How to choose an M&A advisor - Selling Your Business

How to choose an M&A advisor

Steve Murphy

Steve Murphy


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How to choose an M&A advisor

Choosing a professional advisor to help you sell your business isn’t as easy as it first looks. Accreditations, awards, sector experience, or fees don’t really indicate whether you will get the sale of your business over the line. So what does matter? Here’s what to look for when meeting contenders

Hiring any advisor is a tricky decision for business leaders.How to choose an M&A advisor.

Service levels aren’t always clear, outcomes can be vague, and there’s always that nagging feeling that you may be paying someone to tell you things you already know.

The M&A profession is no different. There are thousands of firms to choose from – business brokers, high street accountants, regional boutiques, professional services brands, or investment banks.

Few entrepreneurs have previous experience of going through a business sale, so the questions you ask when choosing an M&A advisor are critical.

Remember, you’ve decided you want to sell your business.

The goal is to actually COMPLETE on a sale – preferably for maximum value.


Top skills your business sale advisor should offer

What skills should my business sale advisor demonstrate?

Accreditations, awards, previous sector experience, or fees don’t really indicate whether you will get a deal over the line.

Skills matter more. To optimise your chances of successfully doing a deal that works for everyone, sellers and acquirers tell us they value these skillsets most.

  • ARTICULATION – a slick company prospectus presenting key facts and company USPs is more likely to get read than a tedious 90-page dossier
  • ORIGINALITY – a large list of well-matched acquirers is more likely to generate interest from multiple parties, creating auction conditions so sellers can choose the best fit, terms and price
  • TENACITY – acquirers are busy and may miss the opportunity. Contact info may be out of date, they may be in the thick of doing a complex acquisition. Good advisors keep going until we can speak to someone and get them to the table
  • ORGANISATION – busy people means meetings often need re-arranging, follow-up info needs sending, third parties need coordinating (eg lenders, tax specialists, regulators)
  • MOMENTUM – interest dwindles with late follow-up, missing info, or sloppy scheduling. No owner wants to be in a situation where they are about to agree a deal only for a new bidder to pop up too late in the process. Energy and drive are important soft skills to keep timescales aligned
  • DEFENSIBILITY – key financials and forecasts will be interrogated, so owners need to be confident they are accurate and achievable. Acquirers have their boards to satisfy, while owners will want to reduce price-chipping in the final negotiations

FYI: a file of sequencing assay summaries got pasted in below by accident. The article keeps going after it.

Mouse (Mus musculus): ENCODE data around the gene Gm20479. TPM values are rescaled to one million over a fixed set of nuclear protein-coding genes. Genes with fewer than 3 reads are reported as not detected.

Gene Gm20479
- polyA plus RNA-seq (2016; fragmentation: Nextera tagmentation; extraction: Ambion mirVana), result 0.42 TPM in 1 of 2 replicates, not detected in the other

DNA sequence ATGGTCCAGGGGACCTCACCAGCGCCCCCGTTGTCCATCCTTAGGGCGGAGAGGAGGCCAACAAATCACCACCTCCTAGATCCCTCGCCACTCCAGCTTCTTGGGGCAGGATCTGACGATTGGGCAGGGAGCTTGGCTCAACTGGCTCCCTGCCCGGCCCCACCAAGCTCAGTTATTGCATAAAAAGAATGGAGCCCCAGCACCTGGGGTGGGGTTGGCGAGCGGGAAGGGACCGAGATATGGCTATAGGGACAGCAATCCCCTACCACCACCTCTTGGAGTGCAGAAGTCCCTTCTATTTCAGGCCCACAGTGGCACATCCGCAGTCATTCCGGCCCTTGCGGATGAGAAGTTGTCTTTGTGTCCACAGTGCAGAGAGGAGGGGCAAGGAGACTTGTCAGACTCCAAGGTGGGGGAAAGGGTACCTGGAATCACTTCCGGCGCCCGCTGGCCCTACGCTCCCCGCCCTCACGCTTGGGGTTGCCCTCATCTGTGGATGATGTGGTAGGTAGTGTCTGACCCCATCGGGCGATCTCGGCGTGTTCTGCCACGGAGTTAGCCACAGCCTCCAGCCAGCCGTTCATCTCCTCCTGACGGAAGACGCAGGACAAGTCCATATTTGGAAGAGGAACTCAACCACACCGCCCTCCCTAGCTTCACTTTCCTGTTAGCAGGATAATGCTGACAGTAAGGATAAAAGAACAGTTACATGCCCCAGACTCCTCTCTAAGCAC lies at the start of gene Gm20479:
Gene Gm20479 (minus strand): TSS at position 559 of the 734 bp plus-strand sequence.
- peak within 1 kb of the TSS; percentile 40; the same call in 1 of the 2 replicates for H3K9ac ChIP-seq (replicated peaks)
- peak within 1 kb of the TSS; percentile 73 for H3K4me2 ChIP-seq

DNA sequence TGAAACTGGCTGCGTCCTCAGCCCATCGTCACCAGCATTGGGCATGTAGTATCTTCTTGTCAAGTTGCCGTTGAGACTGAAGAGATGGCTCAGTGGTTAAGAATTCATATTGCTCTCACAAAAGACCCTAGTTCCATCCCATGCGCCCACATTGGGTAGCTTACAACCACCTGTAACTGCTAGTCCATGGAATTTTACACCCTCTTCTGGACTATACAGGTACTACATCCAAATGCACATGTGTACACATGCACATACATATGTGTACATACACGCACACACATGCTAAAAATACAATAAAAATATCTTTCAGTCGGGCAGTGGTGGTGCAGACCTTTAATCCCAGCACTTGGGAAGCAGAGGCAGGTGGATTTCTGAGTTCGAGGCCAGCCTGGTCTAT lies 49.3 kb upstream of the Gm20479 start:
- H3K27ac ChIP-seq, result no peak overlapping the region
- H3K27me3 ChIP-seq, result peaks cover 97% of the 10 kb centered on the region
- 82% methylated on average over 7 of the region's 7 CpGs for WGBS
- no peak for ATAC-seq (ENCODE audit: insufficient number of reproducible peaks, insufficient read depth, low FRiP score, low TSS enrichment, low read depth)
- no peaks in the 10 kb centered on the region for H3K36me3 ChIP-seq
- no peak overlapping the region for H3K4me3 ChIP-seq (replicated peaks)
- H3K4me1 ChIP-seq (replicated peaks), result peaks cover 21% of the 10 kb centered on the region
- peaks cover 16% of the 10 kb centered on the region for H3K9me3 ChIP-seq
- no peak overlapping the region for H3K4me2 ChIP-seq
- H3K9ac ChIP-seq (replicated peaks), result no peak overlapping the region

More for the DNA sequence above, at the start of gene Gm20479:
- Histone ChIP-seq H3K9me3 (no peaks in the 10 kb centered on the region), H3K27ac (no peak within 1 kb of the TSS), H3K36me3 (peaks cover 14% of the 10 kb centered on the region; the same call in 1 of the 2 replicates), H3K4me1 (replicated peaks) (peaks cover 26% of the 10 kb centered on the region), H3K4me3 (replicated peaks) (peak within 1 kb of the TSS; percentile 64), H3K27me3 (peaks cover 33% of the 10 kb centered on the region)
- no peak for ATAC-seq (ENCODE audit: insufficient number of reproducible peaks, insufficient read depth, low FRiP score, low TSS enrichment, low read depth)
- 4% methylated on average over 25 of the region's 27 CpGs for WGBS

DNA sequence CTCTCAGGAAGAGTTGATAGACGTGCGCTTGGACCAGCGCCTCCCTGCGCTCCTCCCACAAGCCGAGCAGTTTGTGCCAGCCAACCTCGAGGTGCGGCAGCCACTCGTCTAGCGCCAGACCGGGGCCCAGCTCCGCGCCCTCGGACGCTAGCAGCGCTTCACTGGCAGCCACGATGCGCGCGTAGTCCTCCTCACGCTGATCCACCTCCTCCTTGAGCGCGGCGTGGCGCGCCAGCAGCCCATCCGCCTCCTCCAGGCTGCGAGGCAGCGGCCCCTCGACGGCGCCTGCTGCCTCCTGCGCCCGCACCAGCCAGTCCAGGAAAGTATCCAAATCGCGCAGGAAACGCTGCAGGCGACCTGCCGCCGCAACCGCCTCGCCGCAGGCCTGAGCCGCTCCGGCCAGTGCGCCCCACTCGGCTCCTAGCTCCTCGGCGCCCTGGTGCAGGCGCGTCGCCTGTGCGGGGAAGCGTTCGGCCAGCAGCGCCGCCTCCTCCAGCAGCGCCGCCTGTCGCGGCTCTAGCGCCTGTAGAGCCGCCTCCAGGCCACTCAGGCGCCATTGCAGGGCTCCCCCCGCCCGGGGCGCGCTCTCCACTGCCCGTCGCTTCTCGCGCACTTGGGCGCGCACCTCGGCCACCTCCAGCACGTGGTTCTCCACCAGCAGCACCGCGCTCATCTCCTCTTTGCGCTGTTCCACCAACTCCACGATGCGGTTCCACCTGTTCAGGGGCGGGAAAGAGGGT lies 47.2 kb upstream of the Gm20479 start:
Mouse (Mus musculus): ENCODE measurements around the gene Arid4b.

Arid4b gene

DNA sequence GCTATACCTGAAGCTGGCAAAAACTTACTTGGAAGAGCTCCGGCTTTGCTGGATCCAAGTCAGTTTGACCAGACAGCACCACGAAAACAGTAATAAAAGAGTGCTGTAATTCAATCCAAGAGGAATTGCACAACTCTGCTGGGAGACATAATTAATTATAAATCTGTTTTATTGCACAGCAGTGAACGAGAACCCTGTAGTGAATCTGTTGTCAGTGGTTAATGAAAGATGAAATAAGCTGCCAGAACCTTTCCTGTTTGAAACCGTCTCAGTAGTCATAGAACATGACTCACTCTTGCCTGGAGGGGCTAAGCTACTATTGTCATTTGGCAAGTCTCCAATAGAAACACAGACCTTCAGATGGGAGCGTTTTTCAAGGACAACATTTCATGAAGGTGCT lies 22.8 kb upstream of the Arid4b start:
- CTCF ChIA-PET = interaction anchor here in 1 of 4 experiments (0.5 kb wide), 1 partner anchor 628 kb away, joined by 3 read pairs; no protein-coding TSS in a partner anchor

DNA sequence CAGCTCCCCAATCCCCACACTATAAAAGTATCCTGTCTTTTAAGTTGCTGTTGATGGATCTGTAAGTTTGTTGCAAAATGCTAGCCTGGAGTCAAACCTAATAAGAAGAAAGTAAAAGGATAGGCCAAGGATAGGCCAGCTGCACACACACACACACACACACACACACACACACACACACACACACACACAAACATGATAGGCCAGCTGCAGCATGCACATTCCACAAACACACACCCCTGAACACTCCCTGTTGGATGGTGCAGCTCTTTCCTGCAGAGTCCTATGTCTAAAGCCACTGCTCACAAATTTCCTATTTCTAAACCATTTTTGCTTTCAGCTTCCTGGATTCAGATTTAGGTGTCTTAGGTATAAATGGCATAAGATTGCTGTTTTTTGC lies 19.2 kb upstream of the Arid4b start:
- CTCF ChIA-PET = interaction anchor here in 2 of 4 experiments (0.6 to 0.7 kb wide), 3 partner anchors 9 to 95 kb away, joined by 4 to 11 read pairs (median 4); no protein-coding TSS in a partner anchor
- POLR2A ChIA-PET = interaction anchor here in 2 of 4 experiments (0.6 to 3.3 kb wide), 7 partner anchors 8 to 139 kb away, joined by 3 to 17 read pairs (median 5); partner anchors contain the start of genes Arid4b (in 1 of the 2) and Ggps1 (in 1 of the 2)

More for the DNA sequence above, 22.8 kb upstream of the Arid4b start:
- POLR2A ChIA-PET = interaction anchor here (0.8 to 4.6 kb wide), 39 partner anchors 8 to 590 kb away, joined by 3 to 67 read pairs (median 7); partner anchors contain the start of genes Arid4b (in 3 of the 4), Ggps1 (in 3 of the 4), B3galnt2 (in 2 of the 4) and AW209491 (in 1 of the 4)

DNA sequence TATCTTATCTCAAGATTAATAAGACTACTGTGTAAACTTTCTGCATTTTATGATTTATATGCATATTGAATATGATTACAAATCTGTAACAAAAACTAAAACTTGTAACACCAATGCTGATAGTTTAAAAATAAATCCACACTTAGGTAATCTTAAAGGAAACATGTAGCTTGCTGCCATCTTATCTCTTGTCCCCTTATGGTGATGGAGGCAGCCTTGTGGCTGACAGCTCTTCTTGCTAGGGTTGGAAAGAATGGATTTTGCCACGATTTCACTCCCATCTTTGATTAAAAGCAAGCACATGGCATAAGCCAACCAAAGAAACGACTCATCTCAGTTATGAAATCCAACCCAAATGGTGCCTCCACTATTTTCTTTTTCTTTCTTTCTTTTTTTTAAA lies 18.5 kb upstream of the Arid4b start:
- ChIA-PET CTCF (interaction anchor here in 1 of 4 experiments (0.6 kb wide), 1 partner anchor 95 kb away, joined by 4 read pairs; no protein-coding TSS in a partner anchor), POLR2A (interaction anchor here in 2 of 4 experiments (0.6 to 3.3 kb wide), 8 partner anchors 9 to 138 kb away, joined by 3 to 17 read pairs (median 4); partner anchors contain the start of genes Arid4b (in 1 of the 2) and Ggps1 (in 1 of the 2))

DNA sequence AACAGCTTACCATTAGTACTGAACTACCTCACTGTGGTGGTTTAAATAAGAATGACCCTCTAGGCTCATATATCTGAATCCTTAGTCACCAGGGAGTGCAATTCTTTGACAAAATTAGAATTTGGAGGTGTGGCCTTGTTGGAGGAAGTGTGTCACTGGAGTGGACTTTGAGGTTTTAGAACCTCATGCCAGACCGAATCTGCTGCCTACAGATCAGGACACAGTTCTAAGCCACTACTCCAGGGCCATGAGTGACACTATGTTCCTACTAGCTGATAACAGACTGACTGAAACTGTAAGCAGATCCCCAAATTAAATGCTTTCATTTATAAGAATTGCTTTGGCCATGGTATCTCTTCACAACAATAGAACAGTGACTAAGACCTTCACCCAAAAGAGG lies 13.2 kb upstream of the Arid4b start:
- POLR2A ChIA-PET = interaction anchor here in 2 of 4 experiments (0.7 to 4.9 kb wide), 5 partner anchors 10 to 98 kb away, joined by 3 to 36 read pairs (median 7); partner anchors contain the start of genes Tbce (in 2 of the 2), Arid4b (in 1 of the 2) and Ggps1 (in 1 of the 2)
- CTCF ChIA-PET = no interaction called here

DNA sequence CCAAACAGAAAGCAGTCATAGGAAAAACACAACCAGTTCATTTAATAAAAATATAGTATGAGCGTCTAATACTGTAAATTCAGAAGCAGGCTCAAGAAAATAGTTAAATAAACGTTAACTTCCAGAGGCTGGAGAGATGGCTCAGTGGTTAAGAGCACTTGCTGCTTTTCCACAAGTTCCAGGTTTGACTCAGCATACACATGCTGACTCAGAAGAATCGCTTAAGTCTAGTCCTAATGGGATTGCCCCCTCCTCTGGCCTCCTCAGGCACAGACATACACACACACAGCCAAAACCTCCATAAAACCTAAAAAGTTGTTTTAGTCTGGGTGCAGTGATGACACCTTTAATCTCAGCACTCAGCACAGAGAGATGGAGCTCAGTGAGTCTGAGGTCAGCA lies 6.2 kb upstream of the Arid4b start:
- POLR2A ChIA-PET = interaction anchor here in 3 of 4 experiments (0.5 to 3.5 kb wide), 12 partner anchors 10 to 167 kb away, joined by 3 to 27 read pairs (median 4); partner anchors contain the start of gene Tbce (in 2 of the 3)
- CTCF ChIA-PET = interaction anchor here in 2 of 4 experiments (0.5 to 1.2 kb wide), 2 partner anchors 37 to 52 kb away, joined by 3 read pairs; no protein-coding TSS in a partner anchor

• LEVERAGE – faced with much larger acquirers, owner-directors need advisors to put their business on an equal footing. Competing bidders helps here, but honest advice on when to push and when to concede also matters
  • EMPATHY – M&A is stressful, so both sides need calm heads who can overcome tense moments to get a deal over the line for mutual benefit. After all, consensus and compromise is the key to negotiating.

Testimonials and evidence

Good business sale advisors will be able to demonstrate most or all of these skills. But how do you test for these qualities?

Customer testimonials provide some pointers to the skills mentioned above. Ask for plenty, and sift through them looking for the attributes listed above. A really good advisor will offer all clients so you can choose, rather than handpick their regular go-to clients.

“James has an ability to remain calm under pressure, stay focused when the going gets tough and be strong enough to stick to his guns to get the results for his clients. He is good fun to work with and I would not want to have gone through a business sale with anyone else. At all times it felt like we were in control and he could calm a tense situation putting his clients needs first. James has transferable skills and his ability to quickly understand a business and in depth accounts was a huge advantage.” – Jon Neill, Sportsafe

This example demonstrates organisation, momentum, empathy and tenacity. Every business sale advisor you speak to will have reams of testimonials, but be skeptical of  overly bland platitudes. It may be a sign that the advisor is purely process-driven or that the relationship wasn’t particularly strong.

Questions to ask when choosing an M&A advisor

* Who will lead my project?

* What control do I have over the business sale process?

* How will they update me on progress and hurdles?

* How will they fight my corner?

* Are we going to get on?

* Do they really care about me and my business?


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